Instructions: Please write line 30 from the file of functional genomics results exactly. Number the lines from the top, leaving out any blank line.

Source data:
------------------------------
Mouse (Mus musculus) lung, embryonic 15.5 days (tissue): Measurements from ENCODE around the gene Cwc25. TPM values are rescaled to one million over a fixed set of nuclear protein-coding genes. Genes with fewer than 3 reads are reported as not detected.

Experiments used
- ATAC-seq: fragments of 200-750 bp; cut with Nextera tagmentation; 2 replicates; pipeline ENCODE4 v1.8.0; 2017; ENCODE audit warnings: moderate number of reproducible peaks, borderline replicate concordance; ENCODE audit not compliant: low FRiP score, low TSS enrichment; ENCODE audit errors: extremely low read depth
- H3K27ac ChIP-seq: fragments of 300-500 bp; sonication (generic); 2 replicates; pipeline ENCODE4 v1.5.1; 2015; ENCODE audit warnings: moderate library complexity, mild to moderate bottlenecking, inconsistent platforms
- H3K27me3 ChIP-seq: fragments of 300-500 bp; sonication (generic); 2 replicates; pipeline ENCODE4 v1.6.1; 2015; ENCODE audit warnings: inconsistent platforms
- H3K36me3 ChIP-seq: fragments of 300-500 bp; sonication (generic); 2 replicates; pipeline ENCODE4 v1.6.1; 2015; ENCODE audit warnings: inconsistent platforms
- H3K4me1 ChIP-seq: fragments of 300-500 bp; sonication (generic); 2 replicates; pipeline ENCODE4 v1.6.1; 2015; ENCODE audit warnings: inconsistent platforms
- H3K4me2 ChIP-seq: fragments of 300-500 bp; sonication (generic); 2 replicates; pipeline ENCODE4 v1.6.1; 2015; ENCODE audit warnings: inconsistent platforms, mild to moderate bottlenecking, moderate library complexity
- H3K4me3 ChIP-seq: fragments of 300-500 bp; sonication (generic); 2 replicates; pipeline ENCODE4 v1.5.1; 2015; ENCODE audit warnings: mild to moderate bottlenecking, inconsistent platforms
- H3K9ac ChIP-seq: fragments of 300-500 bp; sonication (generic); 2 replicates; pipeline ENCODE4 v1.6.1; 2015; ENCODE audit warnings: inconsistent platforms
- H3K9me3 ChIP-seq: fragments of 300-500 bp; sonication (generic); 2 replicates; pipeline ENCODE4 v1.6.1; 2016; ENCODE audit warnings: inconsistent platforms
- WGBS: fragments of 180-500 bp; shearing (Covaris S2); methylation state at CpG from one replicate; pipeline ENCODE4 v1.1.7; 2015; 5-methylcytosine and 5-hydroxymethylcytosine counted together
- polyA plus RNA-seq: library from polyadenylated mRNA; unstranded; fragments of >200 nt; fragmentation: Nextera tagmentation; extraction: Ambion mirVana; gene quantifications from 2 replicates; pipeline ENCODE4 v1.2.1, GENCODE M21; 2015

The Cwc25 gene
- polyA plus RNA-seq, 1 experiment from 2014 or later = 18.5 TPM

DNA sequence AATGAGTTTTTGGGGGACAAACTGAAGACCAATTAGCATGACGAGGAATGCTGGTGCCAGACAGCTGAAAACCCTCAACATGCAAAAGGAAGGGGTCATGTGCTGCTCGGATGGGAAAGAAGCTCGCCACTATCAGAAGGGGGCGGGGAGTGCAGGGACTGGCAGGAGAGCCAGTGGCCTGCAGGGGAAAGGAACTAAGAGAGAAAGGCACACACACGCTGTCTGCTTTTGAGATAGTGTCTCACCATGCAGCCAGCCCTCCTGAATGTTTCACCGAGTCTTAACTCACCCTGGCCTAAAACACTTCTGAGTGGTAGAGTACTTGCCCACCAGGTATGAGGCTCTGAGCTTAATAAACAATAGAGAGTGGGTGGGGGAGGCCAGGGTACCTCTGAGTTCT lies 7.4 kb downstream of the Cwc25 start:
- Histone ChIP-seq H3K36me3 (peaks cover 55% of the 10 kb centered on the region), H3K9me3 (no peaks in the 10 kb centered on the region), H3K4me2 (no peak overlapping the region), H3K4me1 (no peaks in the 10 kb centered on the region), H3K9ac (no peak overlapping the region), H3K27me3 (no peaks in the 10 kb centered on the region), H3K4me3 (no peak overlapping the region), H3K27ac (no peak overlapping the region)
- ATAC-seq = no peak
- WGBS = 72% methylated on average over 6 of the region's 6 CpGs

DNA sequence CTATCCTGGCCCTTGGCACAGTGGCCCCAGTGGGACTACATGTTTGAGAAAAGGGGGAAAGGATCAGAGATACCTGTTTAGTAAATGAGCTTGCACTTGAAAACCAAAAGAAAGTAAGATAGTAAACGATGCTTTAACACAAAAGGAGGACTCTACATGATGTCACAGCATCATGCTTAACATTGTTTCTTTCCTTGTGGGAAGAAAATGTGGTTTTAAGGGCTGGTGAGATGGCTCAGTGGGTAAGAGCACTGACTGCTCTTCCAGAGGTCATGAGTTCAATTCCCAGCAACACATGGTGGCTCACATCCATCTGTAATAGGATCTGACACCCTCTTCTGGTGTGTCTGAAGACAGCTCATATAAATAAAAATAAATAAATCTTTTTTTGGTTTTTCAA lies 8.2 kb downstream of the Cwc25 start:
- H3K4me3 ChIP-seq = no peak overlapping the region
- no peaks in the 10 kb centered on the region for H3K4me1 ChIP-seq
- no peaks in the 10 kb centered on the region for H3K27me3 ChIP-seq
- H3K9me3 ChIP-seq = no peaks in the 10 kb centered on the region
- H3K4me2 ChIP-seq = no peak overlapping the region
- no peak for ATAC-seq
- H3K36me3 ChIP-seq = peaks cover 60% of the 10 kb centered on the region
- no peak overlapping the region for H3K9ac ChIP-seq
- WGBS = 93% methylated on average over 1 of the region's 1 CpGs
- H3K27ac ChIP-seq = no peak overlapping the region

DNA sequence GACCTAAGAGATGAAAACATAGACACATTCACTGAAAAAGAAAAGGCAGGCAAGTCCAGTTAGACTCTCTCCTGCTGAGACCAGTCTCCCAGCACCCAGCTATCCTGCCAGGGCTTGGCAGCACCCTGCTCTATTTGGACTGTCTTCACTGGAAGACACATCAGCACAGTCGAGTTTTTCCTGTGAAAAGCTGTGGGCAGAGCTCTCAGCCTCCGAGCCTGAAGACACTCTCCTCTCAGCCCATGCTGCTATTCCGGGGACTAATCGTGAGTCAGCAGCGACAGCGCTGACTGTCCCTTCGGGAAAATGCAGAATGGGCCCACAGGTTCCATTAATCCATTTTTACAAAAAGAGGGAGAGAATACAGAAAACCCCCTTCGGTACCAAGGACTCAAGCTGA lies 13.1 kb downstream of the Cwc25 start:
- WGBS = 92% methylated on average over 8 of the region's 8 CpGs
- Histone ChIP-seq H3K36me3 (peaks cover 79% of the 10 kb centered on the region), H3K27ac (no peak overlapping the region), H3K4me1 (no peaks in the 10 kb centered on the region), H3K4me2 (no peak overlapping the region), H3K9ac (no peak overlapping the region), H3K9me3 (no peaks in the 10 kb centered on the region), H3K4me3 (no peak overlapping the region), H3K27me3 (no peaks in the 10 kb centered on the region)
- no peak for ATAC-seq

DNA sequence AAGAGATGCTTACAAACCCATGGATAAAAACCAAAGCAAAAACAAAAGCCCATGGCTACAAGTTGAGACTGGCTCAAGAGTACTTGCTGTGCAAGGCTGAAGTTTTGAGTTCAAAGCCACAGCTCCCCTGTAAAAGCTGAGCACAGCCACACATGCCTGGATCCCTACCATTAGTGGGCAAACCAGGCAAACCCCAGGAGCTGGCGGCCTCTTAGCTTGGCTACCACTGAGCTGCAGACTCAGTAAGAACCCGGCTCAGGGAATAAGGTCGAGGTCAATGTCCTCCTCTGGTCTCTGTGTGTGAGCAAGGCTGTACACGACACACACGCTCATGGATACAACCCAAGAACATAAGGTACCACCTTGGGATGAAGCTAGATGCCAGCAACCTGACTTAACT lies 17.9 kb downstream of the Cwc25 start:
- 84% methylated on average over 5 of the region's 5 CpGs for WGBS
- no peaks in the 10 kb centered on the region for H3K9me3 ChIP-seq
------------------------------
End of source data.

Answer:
- H3K27ac ChIP-seq = no peak overlapping the region